This wasn't really an experiment, as Regina has made this dish numerous times.  But it's tastiness needs to be shared, plus we got to play with a new toy.  Regina grew up with Swabian Spaetzle made by her father, and most of her efforts to make it resulted in "It's just not the same."  So she switched to Bavarian Spaetzle in an attempt to find something just as yummy that didn't taste like a pale imitation of her father's.  For Swabian Spaetzle, the dough is thicker and pieces are chopped or scraped off into the boiling water.  For Bavarian spaetzle, the dough is more like a batter, and is meant to be pushed through a collander.  That part is always a little tough, because Regina didn't have a collander with big enough holes.  However, for Christmas, she got a shiny new food mill that could operate as a spaetzle press.
    And it worked marvelously:

    Then Kami and Regina made the schnitzel and continued our tradition of dirtying every dish in Regina's kitchen and making a huge mess:
    But in the end, we got to eat this:
    And it was delish.  Actually, we forgot to make the usual sauce with it and had to whip up a quick sour cream gravy.  It worked, but the sauce we normally make is better.

    Bavarian Spaetzle:
    • 2 cups all-purpose flour
    • 1 teaspoon salt
    • 2 eggs, lightly beaten
    • 3/4 cup milk
    • 1 onion, chopped
    • 1 stick butter
    Combine the flour and salt.  Mix in eggs and milk until smooth.  This should not be as thick as bread dough, or as thin as batter.  Place batter in a press or collander and push the batter through the holes into boiling water.  Cook about 3-4 minutes, depending on how thick your noodles are (they'll start floating).  Taste one, and it shouldn't taste doughy.  Scoop noodles out with a slotted spoon and place in a bowl with a tablespoon of butter to keep them from sticking.  When all the noodles are done (you have to do them in batches), melt a stick of butter in a large saucepan.  Add the onion and cook until the onions are translucent.  Add the spaetzle and saute, stirring and flipping the noodles to keep them from overbrowning.  When most of the noodles are lightly browned and a little crispy, remove pan from heat and serve.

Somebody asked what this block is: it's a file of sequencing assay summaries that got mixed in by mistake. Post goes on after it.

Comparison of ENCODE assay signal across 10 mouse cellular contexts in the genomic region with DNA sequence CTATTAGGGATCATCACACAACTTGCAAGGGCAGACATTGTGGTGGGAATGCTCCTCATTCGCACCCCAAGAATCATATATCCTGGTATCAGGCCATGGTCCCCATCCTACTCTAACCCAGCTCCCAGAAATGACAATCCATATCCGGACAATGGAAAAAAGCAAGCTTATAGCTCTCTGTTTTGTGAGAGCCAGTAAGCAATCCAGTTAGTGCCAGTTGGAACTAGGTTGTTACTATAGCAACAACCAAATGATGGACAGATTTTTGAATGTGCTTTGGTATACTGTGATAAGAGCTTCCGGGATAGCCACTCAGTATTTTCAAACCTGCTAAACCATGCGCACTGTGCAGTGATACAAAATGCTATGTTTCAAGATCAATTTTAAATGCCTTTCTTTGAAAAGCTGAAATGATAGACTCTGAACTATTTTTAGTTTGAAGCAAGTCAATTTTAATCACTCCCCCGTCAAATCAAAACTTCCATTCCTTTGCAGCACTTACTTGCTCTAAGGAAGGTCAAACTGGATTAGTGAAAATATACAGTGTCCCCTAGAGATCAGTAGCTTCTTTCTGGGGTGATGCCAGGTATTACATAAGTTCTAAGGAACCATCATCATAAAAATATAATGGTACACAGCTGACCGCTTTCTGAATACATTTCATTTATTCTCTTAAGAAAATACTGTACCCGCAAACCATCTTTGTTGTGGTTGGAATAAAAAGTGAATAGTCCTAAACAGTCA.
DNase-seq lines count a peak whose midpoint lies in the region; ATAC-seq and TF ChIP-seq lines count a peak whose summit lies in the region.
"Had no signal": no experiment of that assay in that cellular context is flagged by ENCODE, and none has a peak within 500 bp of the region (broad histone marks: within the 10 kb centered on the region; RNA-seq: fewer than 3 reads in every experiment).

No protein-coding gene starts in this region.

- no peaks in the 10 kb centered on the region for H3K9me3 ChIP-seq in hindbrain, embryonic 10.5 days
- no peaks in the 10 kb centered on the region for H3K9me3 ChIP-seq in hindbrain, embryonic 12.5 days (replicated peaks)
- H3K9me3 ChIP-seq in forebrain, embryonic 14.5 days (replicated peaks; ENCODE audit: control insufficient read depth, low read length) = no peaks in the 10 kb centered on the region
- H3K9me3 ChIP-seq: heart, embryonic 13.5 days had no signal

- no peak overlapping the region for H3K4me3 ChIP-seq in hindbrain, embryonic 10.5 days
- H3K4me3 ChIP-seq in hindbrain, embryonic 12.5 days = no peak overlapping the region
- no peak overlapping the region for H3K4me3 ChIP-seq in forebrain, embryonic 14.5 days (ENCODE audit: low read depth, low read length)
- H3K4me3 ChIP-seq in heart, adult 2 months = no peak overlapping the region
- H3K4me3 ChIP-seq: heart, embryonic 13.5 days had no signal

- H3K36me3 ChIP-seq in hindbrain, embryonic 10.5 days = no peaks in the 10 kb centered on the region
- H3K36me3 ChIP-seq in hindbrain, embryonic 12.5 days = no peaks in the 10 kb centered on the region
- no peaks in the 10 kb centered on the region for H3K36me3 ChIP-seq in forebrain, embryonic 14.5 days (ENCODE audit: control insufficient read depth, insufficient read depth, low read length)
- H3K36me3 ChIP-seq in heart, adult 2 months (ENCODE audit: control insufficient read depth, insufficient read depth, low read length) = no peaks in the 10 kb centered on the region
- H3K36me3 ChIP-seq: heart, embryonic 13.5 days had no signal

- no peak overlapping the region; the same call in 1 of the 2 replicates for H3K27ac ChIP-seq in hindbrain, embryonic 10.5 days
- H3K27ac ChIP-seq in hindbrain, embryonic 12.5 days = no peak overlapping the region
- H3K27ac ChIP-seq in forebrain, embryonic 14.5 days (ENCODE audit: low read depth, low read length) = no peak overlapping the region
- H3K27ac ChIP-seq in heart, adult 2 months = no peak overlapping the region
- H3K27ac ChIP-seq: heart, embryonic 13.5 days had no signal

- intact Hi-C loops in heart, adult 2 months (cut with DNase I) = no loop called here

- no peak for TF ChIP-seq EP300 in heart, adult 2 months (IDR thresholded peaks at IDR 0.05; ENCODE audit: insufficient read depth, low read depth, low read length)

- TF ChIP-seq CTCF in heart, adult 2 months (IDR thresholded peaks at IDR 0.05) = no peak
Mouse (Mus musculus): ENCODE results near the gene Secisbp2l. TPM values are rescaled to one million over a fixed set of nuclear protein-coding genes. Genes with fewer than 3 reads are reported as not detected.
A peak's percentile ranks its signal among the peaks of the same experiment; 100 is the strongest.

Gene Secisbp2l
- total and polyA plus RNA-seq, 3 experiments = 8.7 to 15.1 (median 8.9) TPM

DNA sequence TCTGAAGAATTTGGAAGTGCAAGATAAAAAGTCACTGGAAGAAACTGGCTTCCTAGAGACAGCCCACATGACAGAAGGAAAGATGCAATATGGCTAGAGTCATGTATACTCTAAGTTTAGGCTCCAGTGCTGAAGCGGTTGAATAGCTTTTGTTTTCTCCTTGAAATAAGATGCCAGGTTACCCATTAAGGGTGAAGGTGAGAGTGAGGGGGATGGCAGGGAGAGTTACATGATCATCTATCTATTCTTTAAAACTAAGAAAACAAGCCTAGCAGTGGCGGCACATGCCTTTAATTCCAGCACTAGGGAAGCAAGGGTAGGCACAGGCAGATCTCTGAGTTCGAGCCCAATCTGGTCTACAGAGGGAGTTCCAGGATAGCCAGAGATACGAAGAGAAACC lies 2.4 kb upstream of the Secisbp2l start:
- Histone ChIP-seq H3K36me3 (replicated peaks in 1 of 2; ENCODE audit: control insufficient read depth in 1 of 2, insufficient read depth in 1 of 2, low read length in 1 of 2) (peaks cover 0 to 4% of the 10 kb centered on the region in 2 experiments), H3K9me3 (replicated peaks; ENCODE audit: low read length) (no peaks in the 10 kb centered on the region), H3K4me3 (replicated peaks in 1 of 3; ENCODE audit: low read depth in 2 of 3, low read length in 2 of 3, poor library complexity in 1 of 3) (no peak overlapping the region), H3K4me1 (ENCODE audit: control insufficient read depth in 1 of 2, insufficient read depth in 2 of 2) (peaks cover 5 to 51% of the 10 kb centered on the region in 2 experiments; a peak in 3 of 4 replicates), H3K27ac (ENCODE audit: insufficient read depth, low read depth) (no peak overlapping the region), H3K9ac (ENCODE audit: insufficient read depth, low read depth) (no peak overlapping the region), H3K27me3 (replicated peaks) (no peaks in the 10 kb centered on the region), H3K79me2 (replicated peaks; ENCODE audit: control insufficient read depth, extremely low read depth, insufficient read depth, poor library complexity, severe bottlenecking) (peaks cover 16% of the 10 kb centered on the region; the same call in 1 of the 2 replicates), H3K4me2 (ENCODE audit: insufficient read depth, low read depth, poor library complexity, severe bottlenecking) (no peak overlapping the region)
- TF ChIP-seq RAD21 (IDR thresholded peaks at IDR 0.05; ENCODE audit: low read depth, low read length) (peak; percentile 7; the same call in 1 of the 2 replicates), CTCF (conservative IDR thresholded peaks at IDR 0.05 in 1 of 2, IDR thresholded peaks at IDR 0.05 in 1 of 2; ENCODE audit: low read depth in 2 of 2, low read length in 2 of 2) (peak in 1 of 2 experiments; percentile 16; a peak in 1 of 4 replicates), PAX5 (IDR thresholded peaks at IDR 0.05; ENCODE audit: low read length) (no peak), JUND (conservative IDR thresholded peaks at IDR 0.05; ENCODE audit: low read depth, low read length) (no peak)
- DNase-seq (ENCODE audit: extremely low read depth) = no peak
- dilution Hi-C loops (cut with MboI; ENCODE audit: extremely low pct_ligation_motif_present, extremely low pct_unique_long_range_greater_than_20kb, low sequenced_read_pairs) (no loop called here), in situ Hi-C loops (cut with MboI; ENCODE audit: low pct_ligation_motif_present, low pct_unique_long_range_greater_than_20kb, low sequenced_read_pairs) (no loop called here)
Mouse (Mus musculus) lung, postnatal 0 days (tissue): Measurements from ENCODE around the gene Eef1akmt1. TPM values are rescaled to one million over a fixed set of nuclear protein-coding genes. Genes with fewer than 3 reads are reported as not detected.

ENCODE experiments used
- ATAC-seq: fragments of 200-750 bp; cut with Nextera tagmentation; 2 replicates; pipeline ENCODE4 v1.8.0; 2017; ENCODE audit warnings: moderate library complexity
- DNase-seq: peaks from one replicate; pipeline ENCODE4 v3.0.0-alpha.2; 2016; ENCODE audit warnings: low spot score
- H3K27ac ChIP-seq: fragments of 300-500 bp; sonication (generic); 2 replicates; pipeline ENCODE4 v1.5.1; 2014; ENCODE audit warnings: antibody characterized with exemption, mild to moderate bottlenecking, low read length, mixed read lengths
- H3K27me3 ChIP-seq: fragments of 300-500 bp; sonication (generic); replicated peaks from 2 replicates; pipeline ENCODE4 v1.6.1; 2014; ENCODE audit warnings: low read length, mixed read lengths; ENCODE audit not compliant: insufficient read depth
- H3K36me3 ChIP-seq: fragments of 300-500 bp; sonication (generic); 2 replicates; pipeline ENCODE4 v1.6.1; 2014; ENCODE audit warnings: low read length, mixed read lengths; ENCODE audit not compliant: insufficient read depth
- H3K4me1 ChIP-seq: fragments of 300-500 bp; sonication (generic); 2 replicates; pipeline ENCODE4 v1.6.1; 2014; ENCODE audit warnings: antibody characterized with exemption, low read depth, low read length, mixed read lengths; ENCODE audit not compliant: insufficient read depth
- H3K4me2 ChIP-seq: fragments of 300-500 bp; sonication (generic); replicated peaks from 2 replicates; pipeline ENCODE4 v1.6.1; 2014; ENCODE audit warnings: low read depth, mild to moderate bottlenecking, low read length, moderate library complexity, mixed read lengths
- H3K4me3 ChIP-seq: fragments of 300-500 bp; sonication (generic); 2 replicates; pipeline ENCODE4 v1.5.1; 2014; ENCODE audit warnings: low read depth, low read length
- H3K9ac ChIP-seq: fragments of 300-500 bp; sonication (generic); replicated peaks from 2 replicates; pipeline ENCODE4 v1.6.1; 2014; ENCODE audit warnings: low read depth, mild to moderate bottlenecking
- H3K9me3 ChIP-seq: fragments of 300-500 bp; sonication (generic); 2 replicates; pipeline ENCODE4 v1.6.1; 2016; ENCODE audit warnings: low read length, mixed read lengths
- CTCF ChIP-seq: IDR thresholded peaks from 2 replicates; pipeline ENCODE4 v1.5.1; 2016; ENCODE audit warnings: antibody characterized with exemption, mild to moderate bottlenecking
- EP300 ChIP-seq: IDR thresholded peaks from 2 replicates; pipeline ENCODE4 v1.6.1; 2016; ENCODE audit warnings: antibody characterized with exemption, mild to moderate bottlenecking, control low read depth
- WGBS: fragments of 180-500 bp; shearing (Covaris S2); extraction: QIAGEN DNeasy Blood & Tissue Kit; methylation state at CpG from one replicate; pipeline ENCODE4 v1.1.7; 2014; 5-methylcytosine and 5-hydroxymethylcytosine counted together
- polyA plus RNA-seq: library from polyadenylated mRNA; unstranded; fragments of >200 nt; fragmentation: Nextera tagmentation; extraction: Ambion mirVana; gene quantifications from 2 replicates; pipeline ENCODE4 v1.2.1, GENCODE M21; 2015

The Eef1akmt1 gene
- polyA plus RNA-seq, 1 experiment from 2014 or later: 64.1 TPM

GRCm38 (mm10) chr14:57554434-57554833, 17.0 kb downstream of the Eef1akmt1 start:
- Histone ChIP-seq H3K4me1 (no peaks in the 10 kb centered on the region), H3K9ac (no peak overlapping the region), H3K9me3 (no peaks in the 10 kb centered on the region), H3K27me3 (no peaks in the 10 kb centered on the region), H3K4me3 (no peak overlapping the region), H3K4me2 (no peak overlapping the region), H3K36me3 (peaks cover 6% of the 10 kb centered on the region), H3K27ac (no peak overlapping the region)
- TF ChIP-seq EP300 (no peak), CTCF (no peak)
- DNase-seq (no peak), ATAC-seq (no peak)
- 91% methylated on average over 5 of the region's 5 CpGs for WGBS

Pork Schnitzel
    • 4-6 boneless pork cutlets
    • 1/2 cup all-purpose flour
    • 2 teaspoons seasoned salt
    • 1/2 teaspoon pepper
    • 2 eggs
    • 1/4 cup milk
    • 1-1/2 cups dry bread crumbs
    • 2 teaspoons paprika
    • 6 tablespoons vegetable oil
    • 1-1/2 cups chicken broth, divided
    • 2 tablespoons all-purpose flour
    • 1 cup (8 ounces) sour cream (We never use this much, probably closer to 1/3 cup)
  • Flatten pork cutlets to 1/4-in. thickness. In a shallow bowl, combine the flour, seasoned salt and pepper. In another bowl, beat eggs and milk. In another bowl, combine bread crumbs and paprika. Dip cutlets into flour mixture, then into egg mixture, then into crumb mixture.

  • In a large skillet, cook pork in oil, a few pieces at a time, for 3-4 minutes per side or until meat is no longer pink. Remove to a serving platter; keep warm.

  • For sauce, pour 1 cup broth into skillet, scraping bottom of pan to loosen browned bits. Combine flour and remaining broth until smooth; stir into skillet. Bring to a boil; cook and stir for 2 minutes or until thickened. Reduce heat. Stir in sour cream; heat through (do not boil). Pour over pork.

  • Kami is always a fan of this dish, and it reheats very well.